In the case of CISOs, yet another recent survey found out that their role is stressful, with “91% saying they suffer moderate or high stress and 60% adding they rarely disconnect” and that it is a job that has “had an impact on their mental or physical health, with the same stating that it has had an impact on their personal and family relationships.”
To put it simply, burnout is a problem that needs to be recognized, both by the company and by the affected professionals. The longer it takes for you to accept this reality, the greater the chance of losing control and turning something simple to deal with into a critical situation for the organization and devastating for its employees.
Understand the root causes of burnout in your organization
There are countless situations that, in the long run, can lead to burnout. Common examples include work overload, crunch time, pressure for results, lack of recognition and no perspective for professional growth.
In the cybersecurity area, the pressures can be significantly higher. With the current widespread talent shortage, many organizations are understaffed. Worse, there is minimal room for error, since a single click can be all the difference between preventing the next attack or letting the organization be owned by cybercriminals.
Of course, all of this is specific to the context and culture of each business. This means that a smart strategy is to invest time to analyze the scenario of your organization and understand the situations that increase the stress in your cybersecurity team. Letting people know that you care and that you are already taking the necessary actions to deal with stress at work is a quick win.
The sooner you start treating the problem, the greater the chances of success
It goes without saying that treating stress situations early will bring the best results to your organization. Burnout is a silent problem that, in most cases, does not just happen overnight.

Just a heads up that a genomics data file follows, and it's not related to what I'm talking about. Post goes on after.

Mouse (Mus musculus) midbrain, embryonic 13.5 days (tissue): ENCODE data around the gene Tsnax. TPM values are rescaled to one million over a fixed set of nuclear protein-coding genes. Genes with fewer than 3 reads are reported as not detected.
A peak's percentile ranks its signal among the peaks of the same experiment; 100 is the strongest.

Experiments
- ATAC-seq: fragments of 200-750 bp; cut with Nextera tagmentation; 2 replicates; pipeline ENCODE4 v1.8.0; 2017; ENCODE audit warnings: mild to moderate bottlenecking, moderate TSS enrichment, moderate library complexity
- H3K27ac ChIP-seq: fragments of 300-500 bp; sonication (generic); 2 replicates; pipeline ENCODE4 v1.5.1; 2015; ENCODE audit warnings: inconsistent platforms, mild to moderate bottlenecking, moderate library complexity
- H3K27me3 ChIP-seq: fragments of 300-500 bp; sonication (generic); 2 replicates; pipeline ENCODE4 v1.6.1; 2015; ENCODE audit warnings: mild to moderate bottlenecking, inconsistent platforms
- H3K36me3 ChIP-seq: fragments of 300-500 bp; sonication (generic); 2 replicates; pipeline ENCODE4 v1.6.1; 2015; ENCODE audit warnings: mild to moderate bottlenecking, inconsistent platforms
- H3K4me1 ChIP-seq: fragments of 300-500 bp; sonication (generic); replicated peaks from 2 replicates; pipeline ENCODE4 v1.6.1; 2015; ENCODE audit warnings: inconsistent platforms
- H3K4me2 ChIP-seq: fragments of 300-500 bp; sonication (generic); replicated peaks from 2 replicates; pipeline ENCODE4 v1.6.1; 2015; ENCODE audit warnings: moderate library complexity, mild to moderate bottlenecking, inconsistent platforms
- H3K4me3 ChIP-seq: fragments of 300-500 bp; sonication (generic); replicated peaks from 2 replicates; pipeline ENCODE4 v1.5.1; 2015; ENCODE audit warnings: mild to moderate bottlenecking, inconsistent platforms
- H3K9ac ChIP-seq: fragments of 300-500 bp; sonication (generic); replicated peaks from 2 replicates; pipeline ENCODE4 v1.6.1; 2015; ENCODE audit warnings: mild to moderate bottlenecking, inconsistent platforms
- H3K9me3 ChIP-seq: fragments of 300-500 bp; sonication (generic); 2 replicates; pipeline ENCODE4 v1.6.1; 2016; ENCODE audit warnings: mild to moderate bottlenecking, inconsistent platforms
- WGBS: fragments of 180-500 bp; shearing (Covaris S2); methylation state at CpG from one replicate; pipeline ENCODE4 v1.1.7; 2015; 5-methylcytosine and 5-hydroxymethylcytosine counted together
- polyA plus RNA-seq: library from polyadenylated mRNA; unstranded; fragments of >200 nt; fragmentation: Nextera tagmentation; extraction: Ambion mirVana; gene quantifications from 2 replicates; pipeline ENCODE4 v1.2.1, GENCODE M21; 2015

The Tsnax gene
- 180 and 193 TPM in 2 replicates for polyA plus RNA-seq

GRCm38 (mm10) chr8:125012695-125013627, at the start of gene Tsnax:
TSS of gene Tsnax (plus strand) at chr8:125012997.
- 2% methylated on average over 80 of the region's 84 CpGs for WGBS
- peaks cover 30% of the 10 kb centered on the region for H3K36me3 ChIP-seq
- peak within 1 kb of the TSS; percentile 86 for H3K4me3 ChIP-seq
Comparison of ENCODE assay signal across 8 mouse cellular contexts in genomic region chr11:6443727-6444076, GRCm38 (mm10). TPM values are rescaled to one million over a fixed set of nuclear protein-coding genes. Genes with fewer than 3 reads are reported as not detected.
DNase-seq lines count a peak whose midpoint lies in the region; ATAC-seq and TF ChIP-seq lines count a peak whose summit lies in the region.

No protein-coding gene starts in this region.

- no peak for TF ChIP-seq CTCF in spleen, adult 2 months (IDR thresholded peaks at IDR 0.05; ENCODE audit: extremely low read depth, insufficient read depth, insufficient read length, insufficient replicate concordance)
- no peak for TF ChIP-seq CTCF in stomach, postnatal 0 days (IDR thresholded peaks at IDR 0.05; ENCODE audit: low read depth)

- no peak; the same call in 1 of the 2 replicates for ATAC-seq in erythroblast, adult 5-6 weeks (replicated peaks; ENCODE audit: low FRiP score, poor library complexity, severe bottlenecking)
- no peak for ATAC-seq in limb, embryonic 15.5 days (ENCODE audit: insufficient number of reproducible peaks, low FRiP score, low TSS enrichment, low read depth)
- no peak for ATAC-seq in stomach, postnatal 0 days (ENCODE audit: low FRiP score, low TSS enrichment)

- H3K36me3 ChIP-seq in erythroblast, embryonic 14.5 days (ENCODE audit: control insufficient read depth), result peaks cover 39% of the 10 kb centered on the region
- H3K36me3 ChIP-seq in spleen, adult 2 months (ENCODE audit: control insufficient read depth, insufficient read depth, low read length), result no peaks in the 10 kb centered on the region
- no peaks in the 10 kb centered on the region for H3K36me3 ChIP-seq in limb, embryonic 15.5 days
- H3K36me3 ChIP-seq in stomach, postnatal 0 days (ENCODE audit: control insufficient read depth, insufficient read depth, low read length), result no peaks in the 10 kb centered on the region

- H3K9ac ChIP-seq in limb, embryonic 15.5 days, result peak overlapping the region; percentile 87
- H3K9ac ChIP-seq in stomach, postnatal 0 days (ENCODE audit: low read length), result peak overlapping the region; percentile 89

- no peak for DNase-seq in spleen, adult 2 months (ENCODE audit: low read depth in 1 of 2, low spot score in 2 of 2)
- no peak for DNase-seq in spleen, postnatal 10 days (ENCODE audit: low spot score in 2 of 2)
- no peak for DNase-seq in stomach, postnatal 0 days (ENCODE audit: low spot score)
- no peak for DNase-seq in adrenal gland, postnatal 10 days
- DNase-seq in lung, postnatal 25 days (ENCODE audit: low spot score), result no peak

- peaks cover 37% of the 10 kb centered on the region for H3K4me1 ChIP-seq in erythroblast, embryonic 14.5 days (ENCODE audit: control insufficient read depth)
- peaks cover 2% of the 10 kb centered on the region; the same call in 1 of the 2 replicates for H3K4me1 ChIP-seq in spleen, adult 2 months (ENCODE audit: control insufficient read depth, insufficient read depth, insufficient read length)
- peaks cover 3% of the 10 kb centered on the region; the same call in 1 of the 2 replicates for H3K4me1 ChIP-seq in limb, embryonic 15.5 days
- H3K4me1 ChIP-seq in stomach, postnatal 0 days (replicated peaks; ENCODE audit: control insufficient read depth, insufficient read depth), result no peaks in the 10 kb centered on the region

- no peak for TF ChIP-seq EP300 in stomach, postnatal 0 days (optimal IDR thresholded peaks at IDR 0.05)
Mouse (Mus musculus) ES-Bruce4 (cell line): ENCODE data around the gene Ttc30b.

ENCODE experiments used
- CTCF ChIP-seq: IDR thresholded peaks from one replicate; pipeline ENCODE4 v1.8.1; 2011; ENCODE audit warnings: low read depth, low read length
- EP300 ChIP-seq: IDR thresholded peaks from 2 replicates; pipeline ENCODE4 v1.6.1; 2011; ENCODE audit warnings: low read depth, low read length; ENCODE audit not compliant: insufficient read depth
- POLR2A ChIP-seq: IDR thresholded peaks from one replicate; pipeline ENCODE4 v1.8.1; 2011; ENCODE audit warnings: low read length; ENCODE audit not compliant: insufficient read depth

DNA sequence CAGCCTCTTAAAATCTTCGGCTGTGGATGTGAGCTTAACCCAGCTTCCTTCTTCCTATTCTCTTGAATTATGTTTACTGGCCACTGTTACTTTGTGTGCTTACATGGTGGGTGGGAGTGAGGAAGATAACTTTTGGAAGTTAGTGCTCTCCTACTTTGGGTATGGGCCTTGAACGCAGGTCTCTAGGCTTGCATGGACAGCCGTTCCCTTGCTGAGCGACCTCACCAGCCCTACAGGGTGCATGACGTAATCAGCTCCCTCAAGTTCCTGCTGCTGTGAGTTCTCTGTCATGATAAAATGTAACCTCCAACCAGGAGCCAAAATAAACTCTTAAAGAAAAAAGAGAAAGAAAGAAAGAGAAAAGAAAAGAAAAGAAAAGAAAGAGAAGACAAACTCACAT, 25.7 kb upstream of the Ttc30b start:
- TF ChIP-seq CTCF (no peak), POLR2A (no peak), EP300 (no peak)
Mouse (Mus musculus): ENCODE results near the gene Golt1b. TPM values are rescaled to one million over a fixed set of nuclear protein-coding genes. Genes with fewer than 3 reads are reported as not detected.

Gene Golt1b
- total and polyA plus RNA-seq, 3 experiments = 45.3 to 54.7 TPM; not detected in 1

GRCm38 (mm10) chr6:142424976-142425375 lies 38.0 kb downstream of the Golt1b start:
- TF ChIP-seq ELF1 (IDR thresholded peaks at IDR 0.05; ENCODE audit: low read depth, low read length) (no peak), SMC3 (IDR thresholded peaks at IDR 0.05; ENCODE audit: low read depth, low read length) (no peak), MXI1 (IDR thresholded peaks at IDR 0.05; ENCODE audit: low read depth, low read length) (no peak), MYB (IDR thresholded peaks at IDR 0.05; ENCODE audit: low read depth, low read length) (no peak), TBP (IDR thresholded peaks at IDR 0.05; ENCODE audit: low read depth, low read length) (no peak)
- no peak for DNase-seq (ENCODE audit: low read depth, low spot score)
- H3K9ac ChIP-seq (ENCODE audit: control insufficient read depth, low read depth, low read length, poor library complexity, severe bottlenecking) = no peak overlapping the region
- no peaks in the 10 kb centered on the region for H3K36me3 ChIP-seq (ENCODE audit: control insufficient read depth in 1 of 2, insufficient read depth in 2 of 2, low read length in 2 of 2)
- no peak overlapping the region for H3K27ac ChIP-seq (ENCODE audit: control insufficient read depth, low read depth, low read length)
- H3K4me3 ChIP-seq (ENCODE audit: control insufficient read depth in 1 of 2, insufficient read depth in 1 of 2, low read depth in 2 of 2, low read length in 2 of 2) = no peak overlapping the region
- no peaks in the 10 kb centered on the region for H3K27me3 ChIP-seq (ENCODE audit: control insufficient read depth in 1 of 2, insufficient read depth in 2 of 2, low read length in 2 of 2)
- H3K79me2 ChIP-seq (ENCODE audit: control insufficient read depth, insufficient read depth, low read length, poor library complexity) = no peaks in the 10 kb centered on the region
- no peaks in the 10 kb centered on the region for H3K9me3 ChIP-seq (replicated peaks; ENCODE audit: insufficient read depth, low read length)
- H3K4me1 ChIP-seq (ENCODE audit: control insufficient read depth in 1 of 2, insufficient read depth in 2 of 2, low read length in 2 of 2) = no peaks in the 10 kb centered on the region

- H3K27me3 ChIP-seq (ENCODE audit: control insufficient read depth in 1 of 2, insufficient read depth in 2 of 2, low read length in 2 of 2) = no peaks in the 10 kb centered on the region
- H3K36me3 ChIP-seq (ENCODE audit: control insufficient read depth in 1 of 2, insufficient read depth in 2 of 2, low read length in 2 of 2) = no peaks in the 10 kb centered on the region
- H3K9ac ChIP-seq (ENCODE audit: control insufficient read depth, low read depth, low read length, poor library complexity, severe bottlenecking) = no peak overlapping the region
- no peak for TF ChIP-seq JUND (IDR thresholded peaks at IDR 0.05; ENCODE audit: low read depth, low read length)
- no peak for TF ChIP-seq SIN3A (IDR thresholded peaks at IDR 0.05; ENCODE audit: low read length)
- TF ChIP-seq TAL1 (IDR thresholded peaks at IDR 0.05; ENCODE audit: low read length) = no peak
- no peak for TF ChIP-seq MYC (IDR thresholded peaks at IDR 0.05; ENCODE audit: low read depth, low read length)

Management should pay close attention to the usual signs, such as employee chronic fatigue, lack of concentration and ongoing health issues such as insomnia and anxiety. These “early warnings” usually occur long before extreme situations, such as outbursts of anger, mental exhaustion or even acts of violence.
There are several options for dealing with job stress, many of which can be implemented in a short period of time. For example, in larger teams, you can adopt role rotation or even designate a specific time for employees to focus on self-development or simply be “unplugged.”
For smaller teams, this may be a challenge. But with the advances of security solutions, there is always the option of using technology to automate basic activities and let specialists focus on more challenging tasks.
Talk with your cybersecurity staff about stress
A disconcerting truth is that many cybersecurity professionals have a strong tendency to think of themselves as unsung heroes, able to deal silently with all types of pressure. This is far from true.
Good security professionals are expected to be resilient but they can also be quite introspective and avoid talking about problems, especially when they feel it can hurt their professional development.
An important action is to demonstrate that the organization openly deals with stress-related problems, precisely to ensure that employees can develop and have access to the best opportunities within your company.